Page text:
Suicide and drug overdose mortality in Australian young males as a socioeconomic malady
When mortality trends in Australian young adult (20–34 year) males are analysed over 1979–2011, some interesting features emerge.
First, a decline in motor vehicle accident mortality by half between 1980 and 1998 did not translate into reduced total mortality — because of simultaneous increases in suicide and drug-related (non-suicide) deaths from overdose or drug dependence (Fig. 1). Only when both suicide and drug-related deaths declined concurrently after 1998 did total mortality decline, by 46% over 1998–2011.
Second, the close temporal and statistically significant coincidence of increases and declines in suicide and drug-related deaths over 1979–2011 (excess deaths estimated as 5,000), suggests a common causal factor. A plausible candidate is labour market liberalisation and de-regulation of the 1990s.
How so? Much suicide and mental health literature suggests that a key component of traditional male ‘identity’ is occupation – ‘you are what you do’. If this core identity is removed or demeaned by unemployment or by degraded, dead-end or unfulfilling work, then a likely consequence can be lowered self-esteem and a loss of purpose and meaning in life. Consequently some may succumb to suicide, or to ‘self-medication’ resulting in accidental overdose.
Conventional wisdom explains the drug overdose mortality trend as primarily market driven, consistent with increased availability of heroin in Australia in the mid to late 1990’s, followed by a supply reduction in 2001. While such market scenarios explain part of the drug overdose trend, no adequate socioeconomic explanation has been proposed for the long-term increase in young male overdose deaths that preceded the mid-1990s (Fig. 1); nor has an explanation been offered for the dramatic decrease in drug overdose deaths occurring in 1999-2000, before the 2001 supply drop.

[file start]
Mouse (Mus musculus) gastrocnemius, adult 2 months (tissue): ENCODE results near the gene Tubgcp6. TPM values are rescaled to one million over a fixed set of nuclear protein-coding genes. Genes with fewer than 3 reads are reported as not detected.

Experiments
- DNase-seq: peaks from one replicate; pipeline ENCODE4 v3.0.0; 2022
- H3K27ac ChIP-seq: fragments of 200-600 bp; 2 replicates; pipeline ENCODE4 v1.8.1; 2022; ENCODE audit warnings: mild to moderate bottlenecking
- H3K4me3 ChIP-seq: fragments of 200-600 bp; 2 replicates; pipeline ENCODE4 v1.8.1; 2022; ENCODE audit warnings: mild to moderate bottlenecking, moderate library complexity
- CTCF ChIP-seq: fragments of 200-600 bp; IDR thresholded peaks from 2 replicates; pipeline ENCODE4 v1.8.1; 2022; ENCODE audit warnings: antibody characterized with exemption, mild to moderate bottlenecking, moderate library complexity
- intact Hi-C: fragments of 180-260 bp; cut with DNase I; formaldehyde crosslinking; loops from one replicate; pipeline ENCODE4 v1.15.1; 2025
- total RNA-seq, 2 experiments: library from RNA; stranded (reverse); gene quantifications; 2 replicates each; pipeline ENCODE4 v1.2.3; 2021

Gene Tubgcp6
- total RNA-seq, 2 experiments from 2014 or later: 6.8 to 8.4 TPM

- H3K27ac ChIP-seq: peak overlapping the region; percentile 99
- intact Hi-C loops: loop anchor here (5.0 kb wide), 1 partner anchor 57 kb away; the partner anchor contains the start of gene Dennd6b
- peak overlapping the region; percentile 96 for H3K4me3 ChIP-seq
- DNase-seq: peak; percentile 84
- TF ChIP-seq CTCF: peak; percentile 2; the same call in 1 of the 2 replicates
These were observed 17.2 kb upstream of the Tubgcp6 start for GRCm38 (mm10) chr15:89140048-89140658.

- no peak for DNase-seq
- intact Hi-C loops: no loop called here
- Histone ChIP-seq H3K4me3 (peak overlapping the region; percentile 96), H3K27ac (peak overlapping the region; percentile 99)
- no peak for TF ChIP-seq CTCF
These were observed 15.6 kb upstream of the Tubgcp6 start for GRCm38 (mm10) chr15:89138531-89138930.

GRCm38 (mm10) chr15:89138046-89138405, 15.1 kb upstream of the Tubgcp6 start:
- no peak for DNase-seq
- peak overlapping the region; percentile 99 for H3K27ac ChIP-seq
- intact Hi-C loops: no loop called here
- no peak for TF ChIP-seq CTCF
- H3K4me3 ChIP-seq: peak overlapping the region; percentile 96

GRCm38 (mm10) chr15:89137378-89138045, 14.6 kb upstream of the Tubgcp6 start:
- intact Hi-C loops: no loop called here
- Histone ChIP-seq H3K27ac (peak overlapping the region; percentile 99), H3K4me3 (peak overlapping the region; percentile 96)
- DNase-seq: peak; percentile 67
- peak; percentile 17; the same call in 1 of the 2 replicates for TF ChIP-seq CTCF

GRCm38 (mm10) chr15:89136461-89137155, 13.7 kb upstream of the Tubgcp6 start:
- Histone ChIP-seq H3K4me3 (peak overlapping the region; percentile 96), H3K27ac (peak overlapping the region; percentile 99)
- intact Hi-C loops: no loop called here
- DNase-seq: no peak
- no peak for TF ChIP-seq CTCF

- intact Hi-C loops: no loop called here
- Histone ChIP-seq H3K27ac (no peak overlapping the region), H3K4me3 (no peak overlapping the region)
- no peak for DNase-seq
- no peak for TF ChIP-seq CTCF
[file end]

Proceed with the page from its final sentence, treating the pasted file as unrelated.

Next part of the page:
Conventional hypotheses explaining the Australian young male suicide decline centre on restrictions in means, particularly firearms. Yet major firearm restrictions introduced in 1996-97 had a relatively small effect on an already declining trend in firearm suicide (Fig. 2). More than offsetting the downward firearm suicide trend was the rise in hanging suicide. Subsequent declines in hanging after 1998 contributed 35% to the decline in total young male suicide. It is thus difficult to argue that reduced suicide rates from hanging is due to reduced availability of means. And as in drug overdose trends, few explanations are proffered for longterm rises in suicide rates.
Some socioeconomic context: from the late 1980s labour market changes were implemented when free market and free trade policies, coupled with weakened social protection, were adopted in many countries, relegating the poorest to unemployment, under-employment or lower quality employment, with consequent higher levels of income inequality and job insecurity.
We hypothesise the following scenario to explain the concurrent rises and falls in suicide and accidental drug overdose mortality in young males: young male workers, when their situation in the workforce was least secure due to youth and inexperience — and first experiencing unemployment and under-employment from the effects of economic recession and labour market deregulation in the 1980s and 1990s — overwhelmingly were forced to accept deleterious changes to their work situations that rendered them even more insecure through individual and short-term contracts, casualisation and reduction of other working conditions. Higher rates of suicide and accidental drug overdose would be plausible outcomes from consequent lowered life prospects and demeaned self-identity. In contrast, young workers first entering the workforce after 2000 following the labour market deregulation encountered these changed employment circumstances as the given norm with already lower expectations. Suicide and drug overdose mortality declined in 20–34 year males as a result of this influx of a younger cohort of workers, a pattern consistent with generational theory.
Richard Taylor, Stephen Morrell
School of Public Health and Community Medicine, University of NSW, Sydney, Australia
Confluence of suicide and drug overdose epidemics in young Australian males: common causality?
Taylor R, Page A, Wodak A, Dudley M, Munot S, Morrell S
BMC Public Health. 2018 Aug 3